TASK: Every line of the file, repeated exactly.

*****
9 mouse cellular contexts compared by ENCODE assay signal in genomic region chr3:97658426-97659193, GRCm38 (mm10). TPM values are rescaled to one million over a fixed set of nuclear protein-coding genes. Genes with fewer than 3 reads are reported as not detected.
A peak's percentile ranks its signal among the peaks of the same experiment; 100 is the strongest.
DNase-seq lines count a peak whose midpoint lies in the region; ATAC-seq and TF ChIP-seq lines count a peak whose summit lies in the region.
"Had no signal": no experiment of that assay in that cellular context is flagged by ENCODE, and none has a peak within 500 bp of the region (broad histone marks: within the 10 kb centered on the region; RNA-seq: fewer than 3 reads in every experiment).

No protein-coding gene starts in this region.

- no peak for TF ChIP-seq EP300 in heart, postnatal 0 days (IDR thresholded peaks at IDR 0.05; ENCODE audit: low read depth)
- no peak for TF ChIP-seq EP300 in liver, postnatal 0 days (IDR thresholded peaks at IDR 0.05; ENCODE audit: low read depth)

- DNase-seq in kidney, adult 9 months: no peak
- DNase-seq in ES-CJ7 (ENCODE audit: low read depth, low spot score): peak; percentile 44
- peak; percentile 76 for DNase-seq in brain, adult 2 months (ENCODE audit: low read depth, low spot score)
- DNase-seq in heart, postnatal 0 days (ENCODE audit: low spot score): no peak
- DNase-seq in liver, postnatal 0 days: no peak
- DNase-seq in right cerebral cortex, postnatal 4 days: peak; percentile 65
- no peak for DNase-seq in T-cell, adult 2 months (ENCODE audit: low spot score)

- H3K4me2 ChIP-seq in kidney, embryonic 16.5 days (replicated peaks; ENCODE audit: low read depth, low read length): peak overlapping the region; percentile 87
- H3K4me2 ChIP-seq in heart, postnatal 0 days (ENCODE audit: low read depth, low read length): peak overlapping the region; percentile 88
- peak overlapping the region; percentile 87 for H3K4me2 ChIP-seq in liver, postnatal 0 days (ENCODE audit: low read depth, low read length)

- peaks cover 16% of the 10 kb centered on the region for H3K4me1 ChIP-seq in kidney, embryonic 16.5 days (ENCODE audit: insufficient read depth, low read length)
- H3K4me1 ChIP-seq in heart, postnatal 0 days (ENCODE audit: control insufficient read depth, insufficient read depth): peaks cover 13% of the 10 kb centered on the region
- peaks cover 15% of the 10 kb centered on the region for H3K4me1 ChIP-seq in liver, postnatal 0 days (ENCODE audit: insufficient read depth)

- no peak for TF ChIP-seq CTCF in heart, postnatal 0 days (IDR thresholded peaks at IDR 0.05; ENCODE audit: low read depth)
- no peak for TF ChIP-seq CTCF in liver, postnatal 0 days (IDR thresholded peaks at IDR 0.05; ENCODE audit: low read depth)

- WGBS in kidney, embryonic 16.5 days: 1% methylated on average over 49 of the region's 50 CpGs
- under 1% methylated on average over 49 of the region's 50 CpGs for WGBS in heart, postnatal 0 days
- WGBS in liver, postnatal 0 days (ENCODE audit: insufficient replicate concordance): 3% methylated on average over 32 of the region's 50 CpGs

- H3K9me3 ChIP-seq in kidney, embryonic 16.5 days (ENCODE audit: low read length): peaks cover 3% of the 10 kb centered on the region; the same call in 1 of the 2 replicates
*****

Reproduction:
9 mouse cellular contexts compared by ENCODE assay signal in genomic region chr3:97658426-97659193, GRCm38 (mm10). TPM values are rescaled to one million over a fixed set of nuclear protein-coding genes. Genes with fewer than 3 reads are reported as not detected.
A peak's percentile ranks its signal among the peaks of the same experiment; 100 is the strongest.
DNase-seq lines count a peak whose midpoint lies in the region; ATAC-seq and TF ChIP-seq lines count a peak whose summit lies in the region.
"Had no signal": no experiment of that assay in that cellular context is flagged by ENCODE, and none has a peak within 500 bp of the region (broad histone marks: within the 10 kb centered on the region; RNA-seq: fewer than 3 reads in every experiment).

No protein-coding gene starts in this region.

- no peak for TF ChIP-seq EP300 in heart, postnatal 0 days (IDR thresholded peaks at IDR 0.05; ENCODE audit: low read depth)
- no peak for TF ChIP-seq EP300 in liver, postnatal 0 days (IDR thresholded peaks at IDR 0.05; ENCODE audit: low read depth)

- DNase-seq in kidney, adult 9 months: no peak
- DNase-seq in ES-CJ7 (ENCODE audit: low read depth, low spot score): peak; percentile 44
- peak; percentile 76 for DNase-seq in brain, adult 2 months (ENCODE audit: low read depth, low spot score)
- DNase-seq in heart, postnatal 0 days (ENCODE audit: low spot score): no peak
- DNase-seq in liver, postnatal 0 days: no peak
- DNase-seq in right cerebral cortex, postnatal 4 days: peak; percentile 65
- no peak for DNase-seq in T-cell, adult 2 months (ENCODE audit: low spot score)

- H3K4me2 ChIP-seq in kidney, embryonic 16.5 days (replicated peaks; ENCODE audit: low read depth, low read length): peak overlapping the region; percentile 87
- H3K4me2 ChIP-seq in heart, postnatal 0 days (ENCODE audit: low read depth, low read length): peak overlapping the region; percentile 88
- peak overlapping the region; percentile 87 for H3K4me2 ChIP-seq in liver, postnatal 0 days (ENCODE audit: low read depth, low read length)

- peaks cover 16% of the 10 kb centered on the region for H3K4me1 ChIP-seq in kidney, embryonic 16.5 days (ENCODE audit: insufficient read depth, low read length)
- H3K4me1 ChIP-seq in heart, postnatal 0 days (ENCODE audit: control insufficient read depth, insufficient read depth): peaks cover 13% of the 10 kb centered on the region
- peaks cover 15% of the 10 kb centered on the region for H3K4me1 ChIP-seq in liver, postnatal 0 days (ENCODE audit: insufficient read depth)

- no peak for TF ChIP-seq CTCF in heart, postnatal 0 days (IDR thresholded peaks at IDR 0.05; ENCODE audit: low read depth)
- no peak for TF ChIP-seq CTCF in liver, postnatal 0 days (IDR thresholded peaks at IDR 0.05; ENCODE audit: low read depth)

- WGBS in kidney, embryonic 16.5 days: 1% methylated on average over 49 of the region's 50 CpGs
- under 1% methylated on average over 49 of the region's 50 CpGs for WGBS in heart, postnatal 0 days
- WGBS in liver, postnatal 0 days (ENCODE audit: insufficient replicate concordance): 3% methylated on average over 32 of the region's 50 CpGs

- H3K9me3 ChIP-seq in kidney, embryonic 16.5 days (ENCODE audit: low read length): peaks cover 3% of the 10 kb centered on the region; the same call in 1 of the 2 replicates